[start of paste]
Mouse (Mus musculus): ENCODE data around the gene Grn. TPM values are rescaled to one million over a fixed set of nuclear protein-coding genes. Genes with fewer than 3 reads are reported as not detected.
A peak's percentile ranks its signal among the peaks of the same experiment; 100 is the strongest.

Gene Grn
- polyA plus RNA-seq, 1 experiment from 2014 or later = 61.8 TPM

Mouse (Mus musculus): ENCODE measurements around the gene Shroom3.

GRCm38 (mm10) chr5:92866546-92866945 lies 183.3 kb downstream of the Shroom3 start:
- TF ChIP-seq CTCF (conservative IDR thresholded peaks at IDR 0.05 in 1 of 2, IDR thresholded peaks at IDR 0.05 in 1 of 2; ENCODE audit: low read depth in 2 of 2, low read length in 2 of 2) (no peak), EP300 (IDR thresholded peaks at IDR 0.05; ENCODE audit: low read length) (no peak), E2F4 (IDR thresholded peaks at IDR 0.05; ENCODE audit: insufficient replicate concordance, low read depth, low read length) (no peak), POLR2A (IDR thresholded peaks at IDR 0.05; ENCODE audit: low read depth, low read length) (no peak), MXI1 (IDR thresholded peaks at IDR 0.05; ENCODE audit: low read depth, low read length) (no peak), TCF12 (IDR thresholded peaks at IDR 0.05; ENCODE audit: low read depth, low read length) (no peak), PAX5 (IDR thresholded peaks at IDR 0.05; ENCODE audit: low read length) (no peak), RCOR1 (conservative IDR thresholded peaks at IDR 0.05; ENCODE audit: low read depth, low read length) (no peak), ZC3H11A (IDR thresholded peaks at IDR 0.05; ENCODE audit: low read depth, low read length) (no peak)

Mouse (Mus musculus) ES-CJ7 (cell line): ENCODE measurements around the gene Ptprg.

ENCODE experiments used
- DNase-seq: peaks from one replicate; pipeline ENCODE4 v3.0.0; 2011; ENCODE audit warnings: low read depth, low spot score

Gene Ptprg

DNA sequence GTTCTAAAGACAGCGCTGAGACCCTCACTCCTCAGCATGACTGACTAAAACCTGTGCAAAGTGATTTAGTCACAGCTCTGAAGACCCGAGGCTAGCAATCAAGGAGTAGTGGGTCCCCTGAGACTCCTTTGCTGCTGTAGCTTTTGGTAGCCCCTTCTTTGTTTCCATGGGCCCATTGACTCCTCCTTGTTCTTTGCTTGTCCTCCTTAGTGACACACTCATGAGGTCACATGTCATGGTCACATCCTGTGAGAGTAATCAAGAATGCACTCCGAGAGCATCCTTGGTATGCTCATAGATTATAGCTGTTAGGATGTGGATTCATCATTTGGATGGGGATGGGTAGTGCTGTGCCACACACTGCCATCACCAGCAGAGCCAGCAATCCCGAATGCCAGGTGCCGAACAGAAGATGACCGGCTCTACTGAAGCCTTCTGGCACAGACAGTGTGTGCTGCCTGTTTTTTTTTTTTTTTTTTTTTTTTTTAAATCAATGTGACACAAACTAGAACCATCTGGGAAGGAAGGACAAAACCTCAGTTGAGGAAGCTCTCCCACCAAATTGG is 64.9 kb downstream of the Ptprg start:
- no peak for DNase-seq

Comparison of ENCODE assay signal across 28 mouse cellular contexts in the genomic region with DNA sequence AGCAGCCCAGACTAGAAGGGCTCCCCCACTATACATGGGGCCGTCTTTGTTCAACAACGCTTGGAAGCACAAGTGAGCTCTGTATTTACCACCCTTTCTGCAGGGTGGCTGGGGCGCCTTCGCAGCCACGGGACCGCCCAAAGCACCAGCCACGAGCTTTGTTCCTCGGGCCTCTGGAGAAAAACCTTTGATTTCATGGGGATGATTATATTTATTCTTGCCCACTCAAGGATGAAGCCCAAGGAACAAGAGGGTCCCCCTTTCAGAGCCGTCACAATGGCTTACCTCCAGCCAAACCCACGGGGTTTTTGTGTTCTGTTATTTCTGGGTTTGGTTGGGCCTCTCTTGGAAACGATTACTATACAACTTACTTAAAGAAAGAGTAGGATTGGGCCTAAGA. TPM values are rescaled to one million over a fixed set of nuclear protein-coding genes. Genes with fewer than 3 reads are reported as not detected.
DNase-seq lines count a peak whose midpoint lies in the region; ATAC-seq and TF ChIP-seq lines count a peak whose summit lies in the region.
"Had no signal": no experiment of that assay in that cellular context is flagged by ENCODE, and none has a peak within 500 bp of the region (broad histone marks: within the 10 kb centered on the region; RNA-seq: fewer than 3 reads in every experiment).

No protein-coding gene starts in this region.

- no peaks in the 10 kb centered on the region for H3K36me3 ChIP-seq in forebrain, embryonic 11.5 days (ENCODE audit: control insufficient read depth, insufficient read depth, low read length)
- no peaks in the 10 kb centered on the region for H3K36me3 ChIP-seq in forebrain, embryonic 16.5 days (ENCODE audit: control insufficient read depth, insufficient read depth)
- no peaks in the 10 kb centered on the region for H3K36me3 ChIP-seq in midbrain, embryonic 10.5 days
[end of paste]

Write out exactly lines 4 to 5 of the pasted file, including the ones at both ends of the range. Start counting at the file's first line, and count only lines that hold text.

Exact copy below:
- polyA plus RNA-seq, 1 experiment from 2014 or later = 61.8 TPM

Mouse (Mus musculus): ENCODE measurements around the gene Shroom3.